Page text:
Choir director and composer Earle Peach of Vancouver puts participants through their paces during a choral workshop Sunday at Gatehouse Community Theatre in Port McNeill.

Choir director and composer Earle Peach of Vancouver puts participants through their paces during a choral workshop Sunday at Gatehouse Community Theatre in Port McNeill.

Choral workshop hits the right note

Earle Peach puts vocalists through their paces at a Port McNeill event.

PORT McNEILL—Attendance was lower than organizers hoped, but a choral workshop by renowned B.C. singer, composer and choral director Earle Peach was a hit with participants Sunday afternoon at Gatehouse Community Theatre.

“That was fun,” said Brenda MacQueen of Port McNeill, who attended with granddaughter Lilliana Coutts, who was visiting from Squamish. “I came because I thought Lilliana would enjoy it, but I had a great time.”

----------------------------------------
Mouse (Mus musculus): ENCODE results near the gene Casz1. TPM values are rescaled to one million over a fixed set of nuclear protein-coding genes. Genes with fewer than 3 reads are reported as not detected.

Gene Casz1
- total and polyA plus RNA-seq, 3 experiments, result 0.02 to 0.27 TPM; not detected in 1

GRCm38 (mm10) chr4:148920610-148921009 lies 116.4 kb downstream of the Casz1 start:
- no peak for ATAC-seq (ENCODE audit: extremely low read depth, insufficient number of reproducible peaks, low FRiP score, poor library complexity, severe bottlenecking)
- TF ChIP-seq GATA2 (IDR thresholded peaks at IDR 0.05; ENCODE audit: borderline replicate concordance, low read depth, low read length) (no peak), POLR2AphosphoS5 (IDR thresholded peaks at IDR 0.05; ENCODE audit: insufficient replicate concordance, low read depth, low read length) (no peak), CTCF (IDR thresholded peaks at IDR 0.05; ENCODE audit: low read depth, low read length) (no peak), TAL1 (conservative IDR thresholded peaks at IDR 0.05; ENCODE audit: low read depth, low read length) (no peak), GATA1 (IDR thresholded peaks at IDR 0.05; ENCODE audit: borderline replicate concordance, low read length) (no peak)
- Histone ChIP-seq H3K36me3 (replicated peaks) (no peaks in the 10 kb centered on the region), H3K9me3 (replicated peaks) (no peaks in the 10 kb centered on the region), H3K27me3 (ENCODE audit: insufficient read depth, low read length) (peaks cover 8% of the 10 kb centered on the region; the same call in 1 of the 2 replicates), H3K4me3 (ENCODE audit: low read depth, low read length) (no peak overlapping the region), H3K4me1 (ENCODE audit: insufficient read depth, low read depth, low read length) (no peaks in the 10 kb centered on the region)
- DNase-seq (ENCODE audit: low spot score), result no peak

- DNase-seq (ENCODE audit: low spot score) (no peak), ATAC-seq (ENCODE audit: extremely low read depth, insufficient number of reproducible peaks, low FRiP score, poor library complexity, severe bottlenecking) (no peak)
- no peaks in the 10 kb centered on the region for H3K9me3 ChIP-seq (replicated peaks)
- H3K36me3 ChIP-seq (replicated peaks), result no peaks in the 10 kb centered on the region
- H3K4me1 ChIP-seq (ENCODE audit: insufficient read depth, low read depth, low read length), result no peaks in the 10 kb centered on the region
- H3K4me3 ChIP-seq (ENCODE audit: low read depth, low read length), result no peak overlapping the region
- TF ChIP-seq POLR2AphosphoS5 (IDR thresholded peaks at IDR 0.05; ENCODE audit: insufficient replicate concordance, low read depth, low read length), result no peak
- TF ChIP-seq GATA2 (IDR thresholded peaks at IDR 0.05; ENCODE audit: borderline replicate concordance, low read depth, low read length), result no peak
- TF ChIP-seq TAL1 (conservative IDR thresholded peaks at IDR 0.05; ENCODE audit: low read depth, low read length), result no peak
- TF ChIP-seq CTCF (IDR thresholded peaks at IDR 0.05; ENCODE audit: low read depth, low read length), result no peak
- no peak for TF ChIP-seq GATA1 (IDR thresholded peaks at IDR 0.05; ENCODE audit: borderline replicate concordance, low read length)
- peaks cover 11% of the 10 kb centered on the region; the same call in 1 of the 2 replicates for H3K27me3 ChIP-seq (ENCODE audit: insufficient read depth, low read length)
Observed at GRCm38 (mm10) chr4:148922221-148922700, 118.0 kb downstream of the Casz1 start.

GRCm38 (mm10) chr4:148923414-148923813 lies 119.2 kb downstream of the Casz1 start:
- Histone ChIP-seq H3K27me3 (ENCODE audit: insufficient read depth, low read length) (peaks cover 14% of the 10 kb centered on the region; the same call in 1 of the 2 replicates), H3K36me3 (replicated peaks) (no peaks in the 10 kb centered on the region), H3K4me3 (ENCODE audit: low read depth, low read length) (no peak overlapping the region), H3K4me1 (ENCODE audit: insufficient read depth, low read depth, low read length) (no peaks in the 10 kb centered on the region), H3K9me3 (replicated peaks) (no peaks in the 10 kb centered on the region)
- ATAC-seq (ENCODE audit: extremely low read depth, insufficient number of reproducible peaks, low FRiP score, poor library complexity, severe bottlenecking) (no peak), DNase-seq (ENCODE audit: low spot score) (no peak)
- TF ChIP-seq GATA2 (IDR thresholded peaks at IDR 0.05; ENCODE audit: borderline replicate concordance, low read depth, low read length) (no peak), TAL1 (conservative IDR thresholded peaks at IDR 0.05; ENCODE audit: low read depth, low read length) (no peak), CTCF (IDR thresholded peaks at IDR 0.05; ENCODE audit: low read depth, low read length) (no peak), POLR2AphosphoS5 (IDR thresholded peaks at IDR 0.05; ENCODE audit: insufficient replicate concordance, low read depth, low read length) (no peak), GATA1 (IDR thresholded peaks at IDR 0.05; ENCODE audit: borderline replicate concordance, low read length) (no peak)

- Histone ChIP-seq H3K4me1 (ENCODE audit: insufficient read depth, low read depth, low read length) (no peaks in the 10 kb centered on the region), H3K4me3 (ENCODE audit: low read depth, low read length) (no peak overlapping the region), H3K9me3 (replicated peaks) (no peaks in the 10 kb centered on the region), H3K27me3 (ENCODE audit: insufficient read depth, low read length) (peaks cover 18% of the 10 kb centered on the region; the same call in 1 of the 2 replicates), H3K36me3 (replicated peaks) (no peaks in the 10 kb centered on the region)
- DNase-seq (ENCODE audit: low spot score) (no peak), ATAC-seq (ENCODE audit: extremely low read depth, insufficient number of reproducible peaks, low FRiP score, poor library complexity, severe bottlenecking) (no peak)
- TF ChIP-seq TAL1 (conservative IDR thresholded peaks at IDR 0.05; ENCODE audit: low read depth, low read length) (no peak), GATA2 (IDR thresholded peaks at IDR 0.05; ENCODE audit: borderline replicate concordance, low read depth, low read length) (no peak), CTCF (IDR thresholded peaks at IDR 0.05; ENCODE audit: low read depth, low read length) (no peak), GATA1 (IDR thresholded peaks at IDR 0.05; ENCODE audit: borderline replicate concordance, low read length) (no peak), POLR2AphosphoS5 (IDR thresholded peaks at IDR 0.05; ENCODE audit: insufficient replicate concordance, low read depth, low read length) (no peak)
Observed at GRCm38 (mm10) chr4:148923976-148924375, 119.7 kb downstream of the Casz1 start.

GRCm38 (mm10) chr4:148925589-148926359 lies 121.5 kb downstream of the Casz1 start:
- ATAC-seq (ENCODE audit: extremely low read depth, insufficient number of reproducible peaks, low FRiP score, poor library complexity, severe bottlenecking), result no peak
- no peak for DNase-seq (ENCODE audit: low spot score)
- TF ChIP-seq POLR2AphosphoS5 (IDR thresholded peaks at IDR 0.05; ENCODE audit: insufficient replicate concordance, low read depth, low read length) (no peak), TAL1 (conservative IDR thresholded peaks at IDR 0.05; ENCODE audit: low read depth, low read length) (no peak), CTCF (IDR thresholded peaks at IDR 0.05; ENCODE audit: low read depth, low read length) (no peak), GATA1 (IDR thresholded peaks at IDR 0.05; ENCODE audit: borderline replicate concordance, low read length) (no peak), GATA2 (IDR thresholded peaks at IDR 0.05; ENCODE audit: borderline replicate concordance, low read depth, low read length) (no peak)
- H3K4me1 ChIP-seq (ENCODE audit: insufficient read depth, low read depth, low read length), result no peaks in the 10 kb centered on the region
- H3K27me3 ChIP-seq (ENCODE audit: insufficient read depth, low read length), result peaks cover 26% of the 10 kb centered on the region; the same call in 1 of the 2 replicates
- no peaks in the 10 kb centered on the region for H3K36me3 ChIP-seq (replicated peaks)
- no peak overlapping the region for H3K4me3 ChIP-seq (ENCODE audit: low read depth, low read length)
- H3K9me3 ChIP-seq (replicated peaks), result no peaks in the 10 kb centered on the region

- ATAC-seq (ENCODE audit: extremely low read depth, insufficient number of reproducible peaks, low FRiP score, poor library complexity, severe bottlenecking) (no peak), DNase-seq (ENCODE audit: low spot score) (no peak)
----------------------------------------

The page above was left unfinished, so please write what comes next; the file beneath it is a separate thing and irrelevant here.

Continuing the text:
Peach performed a concert at the theatre the previous evening with his folk group, Illiteratty, which included Albert Klassen, Wanda Mundy and Kristen Daub. It is one of three bands with which he plays, along with the four Vancouver-area choirs he directs.

“I’m happy to do these workshops, wherever and whenever I can fit them in,” said Peach. “I’m always glad when I can help people discover a voice they didn’t know they had.”

Peach sorted Sunday’s workshop participants into groups of sopranos and altos — Klassen stood in on bass as the only other male in attendance — then led them through a range of songs.

Working down songs note-by-note, word-by-word and part-by-part, he soon had the impromptu choir of 10 performing passable versions of Somewhere Over the Rainbow, the spiritual Down to the River to Pray featured in the movie Brother, Where Art Thou?, and an African song whose greatest challenge was the language of the lyrics.

“We were low in numbers, which is sad, but what can you do against the sunshine?” said Terry Eissfeldt, the Gatehouse Community Society director who arranged the concert and workshop. “When the weather gets nice like this, everybody disappears.

“People really missed out, though. The concert (Saturday) night was great.”

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